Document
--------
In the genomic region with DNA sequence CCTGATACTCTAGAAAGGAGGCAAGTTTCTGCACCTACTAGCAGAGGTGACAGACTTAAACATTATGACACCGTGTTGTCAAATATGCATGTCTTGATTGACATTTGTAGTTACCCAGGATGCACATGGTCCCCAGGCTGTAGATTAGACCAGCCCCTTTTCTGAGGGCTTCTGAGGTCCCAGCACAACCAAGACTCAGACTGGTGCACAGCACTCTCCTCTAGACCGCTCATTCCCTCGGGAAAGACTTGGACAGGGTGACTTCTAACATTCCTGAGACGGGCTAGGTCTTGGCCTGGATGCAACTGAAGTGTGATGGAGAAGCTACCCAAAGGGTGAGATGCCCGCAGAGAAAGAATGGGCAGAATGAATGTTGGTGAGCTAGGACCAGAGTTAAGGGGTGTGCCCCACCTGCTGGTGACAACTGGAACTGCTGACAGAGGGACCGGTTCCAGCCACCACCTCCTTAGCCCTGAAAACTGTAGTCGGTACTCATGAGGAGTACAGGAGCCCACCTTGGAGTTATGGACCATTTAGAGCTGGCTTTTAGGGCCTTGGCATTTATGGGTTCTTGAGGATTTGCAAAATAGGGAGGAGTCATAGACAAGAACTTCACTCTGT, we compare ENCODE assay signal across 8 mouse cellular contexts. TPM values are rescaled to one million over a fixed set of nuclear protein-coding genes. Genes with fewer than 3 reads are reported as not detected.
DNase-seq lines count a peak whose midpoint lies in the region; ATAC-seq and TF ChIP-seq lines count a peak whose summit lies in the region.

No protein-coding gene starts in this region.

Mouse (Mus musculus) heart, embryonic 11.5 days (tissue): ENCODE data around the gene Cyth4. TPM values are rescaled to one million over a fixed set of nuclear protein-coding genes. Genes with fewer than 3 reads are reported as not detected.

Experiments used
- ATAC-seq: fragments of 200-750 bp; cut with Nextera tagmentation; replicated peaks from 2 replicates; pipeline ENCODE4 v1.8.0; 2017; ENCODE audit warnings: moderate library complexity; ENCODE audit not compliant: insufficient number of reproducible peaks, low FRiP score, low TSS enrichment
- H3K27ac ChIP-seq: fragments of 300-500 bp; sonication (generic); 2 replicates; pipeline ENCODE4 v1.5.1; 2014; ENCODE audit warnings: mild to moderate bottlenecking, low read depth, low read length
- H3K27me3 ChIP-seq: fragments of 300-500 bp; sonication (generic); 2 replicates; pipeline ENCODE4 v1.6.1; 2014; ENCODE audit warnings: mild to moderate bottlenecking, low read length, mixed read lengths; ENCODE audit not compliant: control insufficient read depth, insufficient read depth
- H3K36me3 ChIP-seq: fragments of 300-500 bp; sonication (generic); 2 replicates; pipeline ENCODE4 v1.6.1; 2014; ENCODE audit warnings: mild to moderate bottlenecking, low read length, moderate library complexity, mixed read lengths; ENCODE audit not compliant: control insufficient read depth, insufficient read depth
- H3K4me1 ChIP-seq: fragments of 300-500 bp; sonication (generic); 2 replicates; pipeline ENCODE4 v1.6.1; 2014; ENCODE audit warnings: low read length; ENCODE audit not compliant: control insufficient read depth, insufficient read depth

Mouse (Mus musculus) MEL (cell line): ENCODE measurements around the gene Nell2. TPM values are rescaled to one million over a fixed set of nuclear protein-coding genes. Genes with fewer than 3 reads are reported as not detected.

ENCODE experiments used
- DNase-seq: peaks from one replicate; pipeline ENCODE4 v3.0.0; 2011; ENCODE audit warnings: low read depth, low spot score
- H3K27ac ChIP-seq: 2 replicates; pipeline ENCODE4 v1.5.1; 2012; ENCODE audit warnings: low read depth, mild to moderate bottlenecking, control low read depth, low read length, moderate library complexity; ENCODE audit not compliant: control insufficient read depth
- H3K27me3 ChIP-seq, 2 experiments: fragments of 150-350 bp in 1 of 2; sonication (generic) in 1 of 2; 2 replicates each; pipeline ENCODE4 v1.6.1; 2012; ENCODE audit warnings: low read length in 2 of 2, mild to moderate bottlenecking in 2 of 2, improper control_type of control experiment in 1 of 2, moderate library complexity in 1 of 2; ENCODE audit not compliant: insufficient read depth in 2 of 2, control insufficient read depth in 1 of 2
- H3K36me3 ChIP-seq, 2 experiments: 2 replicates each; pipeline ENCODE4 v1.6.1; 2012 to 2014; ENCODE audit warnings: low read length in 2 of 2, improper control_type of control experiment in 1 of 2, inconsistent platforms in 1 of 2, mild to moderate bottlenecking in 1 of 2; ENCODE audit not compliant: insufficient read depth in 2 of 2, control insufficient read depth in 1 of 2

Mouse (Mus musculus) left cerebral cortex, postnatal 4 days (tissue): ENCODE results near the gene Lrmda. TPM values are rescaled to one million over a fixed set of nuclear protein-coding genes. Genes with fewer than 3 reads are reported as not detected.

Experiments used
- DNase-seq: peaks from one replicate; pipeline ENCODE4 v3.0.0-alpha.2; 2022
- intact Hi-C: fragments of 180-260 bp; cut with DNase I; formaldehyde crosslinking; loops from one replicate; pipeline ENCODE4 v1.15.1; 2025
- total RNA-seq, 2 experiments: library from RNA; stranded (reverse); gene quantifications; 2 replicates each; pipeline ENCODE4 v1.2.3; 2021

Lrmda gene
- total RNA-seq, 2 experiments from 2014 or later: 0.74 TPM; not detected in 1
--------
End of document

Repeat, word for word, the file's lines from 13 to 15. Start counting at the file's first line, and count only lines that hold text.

- DNase-seq: peaks from one replicate; pipeline ENCODE4 v3.0.0; 2011; ENCODE audit warnings: low read depth, low spot score
- H3K27ac ChIP-seq: 2 replicates; pipeline ENCODE4 v1.5.1; 2012; ENCODE audit warnings: low read depth, mild to moderate bottlenecking, control low read depth, low read length, moderate library complexity; ENCODE audit not compliant: control insufficient read depth
- H3K27me3 ChIP-seq, 2 experiments: fragments of 150-350 bp in 1 of 2; sonication (generic) in 1 of 2; 2 replicates each; pipeline ENCODE4 v1.6.1; 2012; ENCODE audit warnings: low read length in 2 of 2, mild to moderate bottlenecking in 2 of 2, improper control_type of control experiment in 1 of 2, moderate library complexity in 1 of 2; ENCODE audit not compliant: insufficient read depth in 2 of 2, control insufficient read depth in 1 of 2